By Holly Quinn 

When Jason Aviles moved into artist live/work space Shipley Lofts, he soon learned one of the downtown area’s major drawbacks: buying fresh groceries isn’t easy if you don’t have a car.

“The idea was to create a solution to food access,” Aviles said, an hour before the soft launch of Wilmington Green Box, as the sound of music from the Ladybug Festival fills the air.

“Literally, I had to carpool whenever I could to go food shopping,” he says. Not an ideal situation for the approximately 4,000 people living in the 10-block radius of downtown, nor for the boom in downtown living spaces that draws new residents who want to work and live in the city.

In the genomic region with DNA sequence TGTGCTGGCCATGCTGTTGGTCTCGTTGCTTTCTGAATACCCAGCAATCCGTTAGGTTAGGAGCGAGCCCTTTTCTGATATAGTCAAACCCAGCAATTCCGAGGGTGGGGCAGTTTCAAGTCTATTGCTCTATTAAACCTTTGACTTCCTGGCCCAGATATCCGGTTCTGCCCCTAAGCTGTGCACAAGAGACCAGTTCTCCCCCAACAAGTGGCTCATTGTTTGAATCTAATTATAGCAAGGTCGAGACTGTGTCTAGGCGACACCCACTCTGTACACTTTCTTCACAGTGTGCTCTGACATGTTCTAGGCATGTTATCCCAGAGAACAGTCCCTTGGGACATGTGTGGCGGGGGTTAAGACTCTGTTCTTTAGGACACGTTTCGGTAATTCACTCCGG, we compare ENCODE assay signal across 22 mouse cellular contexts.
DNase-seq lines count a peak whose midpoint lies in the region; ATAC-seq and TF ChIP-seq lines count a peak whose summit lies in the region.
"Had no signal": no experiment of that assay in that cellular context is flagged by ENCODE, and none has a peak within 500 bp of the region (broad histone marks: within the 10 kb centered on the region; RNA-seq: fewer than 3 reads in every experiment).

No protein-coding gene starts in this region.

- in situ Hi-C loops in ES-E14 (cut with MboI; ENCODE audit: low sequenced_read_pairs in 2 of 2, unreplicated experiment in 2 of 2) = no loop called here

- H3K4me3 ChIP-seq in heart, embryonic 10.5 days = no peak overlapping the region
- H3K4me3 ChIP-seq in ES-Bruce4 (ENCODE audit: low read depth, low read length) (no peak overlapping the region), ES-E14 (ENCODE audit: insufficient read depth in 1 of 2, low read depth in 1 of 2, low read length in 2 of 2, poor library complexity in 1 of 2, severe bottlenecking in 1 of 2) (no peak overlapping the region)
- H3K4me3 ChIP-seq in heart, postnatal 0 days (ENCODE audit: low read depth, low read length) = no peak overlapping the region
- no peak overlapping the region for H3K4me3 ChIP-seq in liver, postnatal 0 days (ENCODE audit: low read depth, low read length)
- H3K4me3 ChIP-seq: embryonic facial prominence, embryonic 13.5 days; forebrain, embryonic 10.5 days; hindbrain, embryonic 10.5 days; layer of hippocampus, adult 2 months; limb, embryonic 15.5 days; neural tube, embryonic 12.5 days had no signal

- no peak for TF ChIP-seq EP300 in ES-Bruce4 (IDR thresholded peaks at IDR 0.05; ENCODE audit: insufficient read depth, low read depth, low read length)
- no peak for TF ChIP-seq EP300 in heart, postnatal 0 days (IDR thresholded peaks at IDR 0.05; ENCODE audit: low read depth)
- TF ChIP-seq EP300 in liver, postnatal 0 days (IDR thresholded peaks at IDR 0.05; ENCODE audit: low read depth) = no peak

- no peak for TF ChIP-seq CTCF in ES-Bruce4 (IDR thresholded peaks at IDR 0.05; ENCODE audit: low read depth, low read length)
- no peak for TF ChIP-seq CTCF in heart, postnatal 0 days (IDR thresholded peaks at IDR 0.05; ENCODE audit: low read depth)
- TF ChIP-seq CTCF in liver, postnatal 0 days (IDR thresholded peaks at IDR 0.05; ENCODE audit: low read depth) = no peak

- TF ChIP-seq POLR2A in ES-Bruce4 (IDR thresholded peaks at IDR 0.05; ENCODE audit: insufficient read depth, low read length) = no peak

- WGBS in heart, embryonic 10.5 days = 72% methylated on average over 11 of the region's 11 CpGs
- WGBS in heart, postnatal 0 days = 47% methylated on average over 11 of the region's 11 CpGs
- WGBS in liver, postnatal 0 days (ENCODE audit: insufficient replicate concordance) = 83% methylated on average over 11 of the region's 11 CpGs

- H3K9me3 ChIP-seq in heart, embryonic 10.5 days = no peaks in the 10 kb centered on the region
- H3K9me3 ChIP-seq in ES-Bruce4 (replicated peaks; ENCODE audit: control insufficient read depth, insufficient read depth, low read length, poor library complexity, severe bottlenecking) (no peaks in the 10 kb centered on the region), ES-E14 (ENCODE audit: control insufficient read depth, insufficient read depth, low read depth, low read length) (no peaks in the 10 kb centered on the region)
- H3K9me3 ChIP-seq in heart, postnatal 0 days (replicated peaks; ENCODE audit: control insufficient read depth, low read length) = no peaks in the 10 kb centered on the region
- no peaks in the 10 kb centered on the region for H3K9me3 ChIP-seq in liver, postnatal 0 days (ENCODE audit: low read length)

Last summer, Aviles and business partner John Naughton rolled out Wilmington Green Box as a mobile food cart that brought locally-sourced healthy foods directly to residents, while offering employment opportunities to at-risk youth from the neighborhood.

“We didn’t have funds, we didn’t have money, but we had a vision,” Aviles said. “We found an old freezer out of a 1940s Victorian home, and we turned it into a mobile cart. It was a huge success.”

With the support of Downtown Visions and the Buccini/Pollin Group, the nonprofit — now expanded to include Creative Director James Thompson, Youth Supervisor Emmanuel Knotts and Event Coordinator Jasmine Brown — has a home on Market street, just above 4th Street.

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